Ford's Alan Mulally on the Plug-In Electric Car

Alan Mulally, Ford President and CEO, with the 2013 Ford Fusion at the North American International Auto Show in Detroit on Jan. 9. Carlos Osorio / AP

For more than three years, President Obama has been singing the praises of electric cars. He’s repeatedly called for 1 million plug-in and hybrid vehicles on the road by 2015.

He’s ignored the skeptics who said it was impossible.

But maybe he’ll listen to Alan Mulally.

“The infrastructure is just not there yet,” the Ford chief executive officer told Newsweek recently—a surprisingly blunt assessment given that Ford unveiled its own plug-in, the Ford Focus Electric, just in advance of this month’s Detroit Auto Show. “It’s a very tough economic case ... These are very expensive vehicles because the batteries and electronics are very expensive.”

The strikes against Obama’s vehicular pet are many: the weight of the battery, the cost of the battery, the minimum three to four hours it takes to charge the battery, the cost of the car (plug-ins can cost twice as much as a com-parable gas-powered model), the extremely limited range (80 to 100 miles). Plus, of course, the little matter of a federal safety investigation into batteries that burst into flames during a crash test for General Motors’ plug-in, the Chevrolet Volt. Even before the investigation, plug-in sales were disappointing, with the Volt falling short of the 10,000 it expected to sell.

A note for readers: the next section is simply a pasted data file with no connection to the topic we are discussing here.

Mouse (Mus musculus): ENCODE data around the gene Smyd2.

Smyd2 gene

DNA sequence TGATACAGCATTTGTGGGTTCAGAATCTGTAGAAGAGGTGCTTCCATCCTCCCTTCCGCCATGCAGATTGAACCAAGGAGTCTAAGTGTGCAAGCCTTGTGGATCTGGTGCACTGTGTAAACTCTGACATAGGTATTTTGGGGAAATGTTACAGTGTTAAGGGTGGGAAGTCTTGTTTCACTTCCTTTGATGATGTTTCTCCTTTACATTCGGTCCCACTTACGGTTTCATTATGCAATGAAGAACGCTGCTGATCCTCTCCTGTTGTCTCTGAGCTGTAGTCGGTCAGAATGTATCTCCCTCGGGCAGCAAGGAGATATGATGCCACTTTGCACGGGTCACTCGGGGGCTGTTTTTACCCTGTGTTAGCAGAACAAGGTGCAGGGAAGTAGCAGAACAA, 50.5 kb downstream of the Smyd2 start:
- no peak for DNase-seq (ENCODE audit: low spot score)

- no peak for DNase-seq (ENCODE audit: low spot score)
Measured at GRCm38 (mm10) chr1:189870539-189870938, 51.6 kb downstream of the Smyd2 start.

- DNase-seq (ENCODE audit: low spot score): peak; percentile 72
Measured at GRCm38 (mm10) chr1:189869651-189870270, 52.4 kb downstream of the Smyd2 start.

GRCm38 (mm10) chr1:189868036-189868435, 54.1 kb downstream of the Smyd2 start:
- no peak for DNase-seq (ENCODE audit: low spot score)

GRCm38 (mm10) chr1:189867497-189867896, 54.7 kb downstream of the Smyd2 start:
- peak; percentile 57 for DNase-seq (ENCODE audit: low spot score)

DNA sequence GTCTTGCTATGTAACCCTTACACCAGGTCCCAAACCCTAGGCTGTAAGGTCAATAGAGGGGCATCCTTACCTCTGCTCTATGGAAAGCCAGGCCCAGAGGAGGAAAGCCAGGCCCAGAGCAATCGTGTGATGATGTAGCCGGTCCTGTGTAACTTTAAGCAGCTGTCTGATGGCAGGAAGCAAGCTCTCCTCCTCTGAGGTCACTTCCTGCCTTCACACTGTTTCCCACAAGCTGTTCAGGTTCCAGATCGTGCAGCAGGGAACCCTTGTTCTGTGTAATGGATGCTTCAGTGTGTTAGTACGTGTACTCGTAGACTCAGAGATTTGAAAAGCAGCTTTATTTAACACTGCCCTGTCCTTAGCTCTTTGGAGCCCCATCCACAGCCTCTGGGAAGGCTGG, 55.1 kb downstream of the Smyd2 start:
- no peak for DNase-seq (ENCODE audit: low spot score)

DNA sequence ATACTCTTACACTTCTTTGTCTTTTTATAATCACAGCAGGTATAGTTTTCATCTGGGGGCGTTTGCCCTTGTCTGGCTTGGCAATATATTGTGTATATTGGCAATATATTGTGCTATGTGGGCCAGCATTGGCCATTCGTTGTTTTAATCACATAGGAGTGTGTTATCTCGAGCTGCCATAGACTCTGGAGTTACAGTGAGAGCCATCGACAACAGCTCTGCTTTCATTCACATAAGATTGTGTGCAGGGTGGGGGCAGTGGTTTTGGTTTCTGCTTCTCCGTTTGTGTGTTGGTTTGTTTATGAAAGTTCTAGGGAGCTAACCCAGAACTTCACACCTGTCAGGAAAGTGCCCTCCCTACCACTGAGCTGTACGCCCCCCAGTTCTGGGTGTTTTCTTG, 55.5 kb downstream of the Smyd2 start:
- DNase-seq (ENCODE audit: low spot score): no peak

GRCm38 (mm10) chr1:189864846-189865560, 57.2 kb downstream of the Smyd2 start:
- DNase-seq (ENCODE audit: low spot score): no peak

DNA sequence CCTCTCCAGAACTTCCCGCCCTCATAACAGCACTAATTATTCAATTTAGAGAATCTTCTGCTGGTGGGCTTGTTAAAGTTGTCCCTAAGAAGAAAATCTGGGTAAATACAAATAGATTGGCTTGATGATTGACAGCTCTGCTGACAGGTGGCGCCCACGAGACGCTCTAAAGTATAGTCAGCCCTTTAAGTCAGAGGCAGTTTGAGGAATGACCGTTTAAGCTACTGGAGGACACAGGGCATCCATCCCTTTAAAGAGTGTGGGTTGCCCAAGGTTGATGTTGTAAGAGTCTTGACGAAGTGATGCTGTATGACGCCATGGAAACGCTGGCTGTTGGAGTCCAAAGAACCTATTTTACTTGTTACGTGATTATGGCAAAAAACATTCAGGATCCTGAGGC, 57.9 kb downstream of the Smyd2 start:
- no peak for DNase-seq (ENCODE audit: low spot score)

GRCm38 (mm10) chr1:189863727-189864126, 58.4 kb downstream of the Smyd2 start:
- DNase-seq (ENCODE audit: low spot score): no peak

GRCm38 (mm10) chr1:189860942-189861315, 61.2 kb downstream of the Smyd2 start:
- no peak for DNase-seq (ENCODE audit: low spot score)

Mulally is careful not to directly contradict Obama’s goal of 1 million (“the customers are going to decide that”). But when you spend time with him, it’s hard not to think that Obama is looking a lot like the last guy to buy an eight-track tape player, championing exactly the wrong technology at the wrong time. Ford itself expects electric buyers to choose hybrids that run on gasoline as well as electric power (though sales of hybrids have been weak, too). Indeed, last week at the auto show, many carmakers—in part anticipating future government regulations demanding higher energy standards—were bringing out hybrid options of one sort or another. “The ones that make the most economic sense are the hybrids, like the Escape and Fusion hybrid,” he says, that “have no limitation on range. It isn’t going to get in the way of your lifestyle—you know, whether you can charge it or not.”

Ford expects to produce just 100,000 vehicles with some electric power by 2013, accounting for less than 5 percent of total sales—and of those, the vast majority will be hybrids, not all-electric plug-ins. The auto-maker expects that as little as 10 percent of its fleet will be electrified, again primarily hybrids, by 2020.

Given all that, one might wonder why Ford has been talking up the Focus Electric for almost a year. Mulally, an engineer by training, with the enthusiastic demeanor of a Midwestern salesman, even went on the Late Show With David Letterman to promote it. The future, Mulally explains, may not rest with any of the current technologies: “It might not even be a lithium-ion chemistry; it could be a different chemistry.” While some auto-makers are gambling on a small handful, he’d rather see Ford bet on every power category, from 100 percent gasoline to 100 percent electric and everything in between.

All-electric, Mulally says diplomatically, “is a longer-term journey.”